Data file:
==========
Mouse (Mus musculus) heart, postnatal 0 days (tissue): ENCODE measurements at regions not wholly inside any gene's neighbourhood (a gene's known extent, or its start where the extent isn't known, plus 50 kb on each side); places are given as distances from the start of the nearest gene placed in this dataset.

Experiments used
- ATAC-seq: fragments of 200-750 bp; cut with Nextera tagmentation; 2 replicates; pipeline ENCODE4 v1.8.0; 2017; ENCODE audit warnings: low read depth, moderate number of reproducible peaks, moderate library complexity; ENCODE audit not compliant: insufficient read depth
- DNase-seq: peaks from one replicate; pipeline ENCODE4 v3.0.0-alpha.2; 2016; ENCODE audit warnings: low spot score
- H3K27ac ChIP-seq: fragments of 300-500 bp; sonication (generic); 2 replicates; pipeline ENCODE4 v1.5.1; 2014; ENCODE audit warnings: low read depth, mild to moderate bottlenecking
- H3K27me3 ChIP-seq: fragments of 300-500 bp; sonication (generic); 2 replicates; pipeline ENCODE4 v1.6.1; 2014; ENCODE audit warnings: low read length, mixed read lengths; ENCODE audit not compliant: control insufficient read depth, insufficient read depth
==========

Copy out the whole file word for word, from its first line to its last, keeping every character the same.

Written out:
Mouse (Mus musculus) heart, postnatal 0 days (tissue): ENCODE measurements at regions not wholly inside any gene's neighbourhood (a gene's known extent, or its start where the extent isn't known, plus 50 kb on each side); places are given as distances from the start of the nearest gene placed in this dataset.

Experiments used
- ATAC-seq: fragments of 200-750 bp; cut with Nextera tagmentation; 2 replicates; pipeline ENCODE4 v1.8.0; 2017; ENCODE audit warnings: low read depth, moderate number of reproducible peaks, moderate library complexity; ENCODE audit not compliant: insufficient read depth
- DNase-seq: peaks from one replicate; pipeline ENCODE4 v3.0.0-alpha.2; 2016; ENCODE audit warnings: low spot score
- H3K27ac ChIP-seq: fragments of 300-500 bp; sonication (generic); 2 replicates; pipeline ENCODE4 v1.5.1; 2014; ENCODE audit warnings: low read depth, mild to moderate bottlenecking
- H3K27me3 ChIP-seq: fragments of 300-500 bp; sonication (generic); 2 replicates; pipeline ENCODE4 v1.6.1; 2014; ENCODE audit warnings: low read length, mixed read lengths; ENCODE audit not compliant: control insufficient read depth, insufficient read depth